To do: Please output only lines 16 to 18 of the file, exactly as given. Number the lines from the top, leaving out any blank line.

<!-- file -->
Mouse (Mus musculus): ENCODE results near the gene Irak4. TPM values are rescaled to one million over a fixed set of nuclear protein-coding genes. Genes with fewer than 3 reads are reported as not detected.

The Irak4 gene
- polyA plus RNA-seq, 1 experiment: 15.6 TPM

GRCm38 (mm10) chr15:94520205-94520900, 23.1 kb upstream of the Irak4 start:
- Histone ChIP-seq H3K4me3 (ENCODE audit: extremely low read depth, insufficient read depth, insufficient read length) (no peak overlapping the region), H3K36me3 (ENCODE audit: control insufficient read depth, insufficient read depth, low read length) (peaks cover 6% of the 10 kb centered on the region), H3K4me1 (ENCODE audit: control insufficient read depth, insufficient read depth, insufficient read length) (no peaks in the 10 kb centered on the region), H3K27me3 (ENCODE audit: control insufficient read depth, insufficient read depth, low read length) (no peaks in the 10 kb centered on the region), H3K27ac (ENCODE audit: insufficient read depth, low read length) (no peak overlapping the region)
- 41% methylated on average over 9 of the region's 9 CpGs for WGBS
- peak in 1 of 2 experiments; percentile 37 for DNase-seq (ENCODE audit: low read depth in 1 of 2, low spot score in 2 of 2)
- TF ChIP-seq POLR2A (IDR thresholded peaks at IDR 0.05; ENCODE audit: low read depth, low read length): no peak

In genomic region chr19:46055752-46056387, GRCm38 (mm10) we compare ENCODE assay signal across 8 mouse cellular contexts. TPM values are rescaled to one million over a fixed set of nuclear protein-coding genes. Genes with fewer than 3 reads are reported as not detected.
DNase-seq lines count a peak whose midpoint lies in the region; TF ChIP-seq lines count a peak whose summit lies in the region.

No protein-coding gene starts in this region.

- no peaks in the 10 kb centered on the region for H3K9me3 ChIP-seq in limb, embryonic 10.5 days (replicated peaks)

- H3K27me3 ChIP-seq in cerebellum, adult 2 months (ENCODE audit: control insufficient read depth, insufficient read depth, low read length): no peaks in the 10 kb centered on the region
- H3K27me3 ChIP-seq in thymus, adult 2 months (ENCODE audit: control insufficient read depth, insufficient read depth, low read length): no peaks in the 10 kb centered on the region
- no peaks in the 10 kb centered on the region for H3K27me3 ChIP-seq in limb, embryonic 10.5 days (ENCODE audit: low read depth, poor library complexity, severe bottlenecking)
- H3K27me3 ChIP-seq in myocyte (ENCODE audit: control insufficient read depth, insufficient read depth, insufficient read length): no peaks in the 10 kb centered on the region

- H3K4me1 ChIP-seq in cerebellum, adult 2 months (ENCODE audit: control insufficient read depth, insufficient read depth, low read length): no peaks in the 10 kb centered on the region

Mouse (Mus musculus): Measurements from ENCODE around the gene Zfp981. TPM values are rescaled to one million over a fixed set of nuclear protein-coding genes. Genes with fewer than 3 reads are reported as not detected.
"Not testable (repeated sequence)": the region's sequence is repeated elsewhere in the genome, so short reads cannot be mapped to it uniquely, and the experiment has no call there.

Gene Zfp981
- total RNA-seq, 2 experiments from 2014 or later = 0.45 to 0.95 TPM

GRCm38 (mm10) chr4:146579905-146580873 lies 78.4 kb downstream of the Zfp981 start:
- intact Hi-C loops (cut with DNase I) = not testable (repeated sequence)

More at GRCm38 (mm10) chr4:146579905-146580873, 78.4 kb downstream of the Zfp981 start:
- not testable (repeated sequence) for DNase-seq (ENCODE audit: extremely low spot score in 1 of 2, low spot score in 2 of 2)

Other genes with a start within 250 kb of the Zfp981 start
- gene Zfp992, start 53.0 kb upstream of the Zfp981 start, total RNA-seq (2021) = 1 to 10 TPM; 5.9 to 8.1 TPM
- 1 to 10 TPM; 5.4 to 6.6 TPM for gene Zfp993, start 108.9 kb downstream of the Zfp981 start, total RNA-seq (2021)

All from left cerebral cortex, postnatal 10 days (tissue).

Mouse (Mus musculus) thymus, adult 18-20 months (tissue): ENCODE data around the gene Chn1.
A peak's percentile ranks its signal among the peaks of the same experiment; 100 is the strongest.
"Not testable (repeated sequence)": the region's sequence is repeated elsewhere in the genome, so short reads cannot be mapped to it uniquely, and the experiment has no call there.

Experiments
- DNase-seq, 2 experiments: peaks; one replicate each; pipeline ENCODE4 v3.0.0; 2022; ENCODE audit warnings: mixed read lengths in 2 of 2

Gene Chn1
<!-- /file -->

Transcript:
- H3K27me3 ChIP-seq in myocyte (ENCODE audit: control insufficient read depth, insufficient read depth, insufficient read length): no peaks in the 10 kb centered on the region

- H3K4me1 ChIP-seq in cerebellum, adult 2 months (ENCODE audit: control insufficient read depth, insufficient read depth, low read length): no peaks in the 10 kb centered on the region

Mouse (Mus musculus): Measurements from ENCODE around the gene Zfp981. TPM values are rescaled to one million over a fixed set of nuclear protein-coding genes. Genes with fewer than 3 reads are reported as not detected.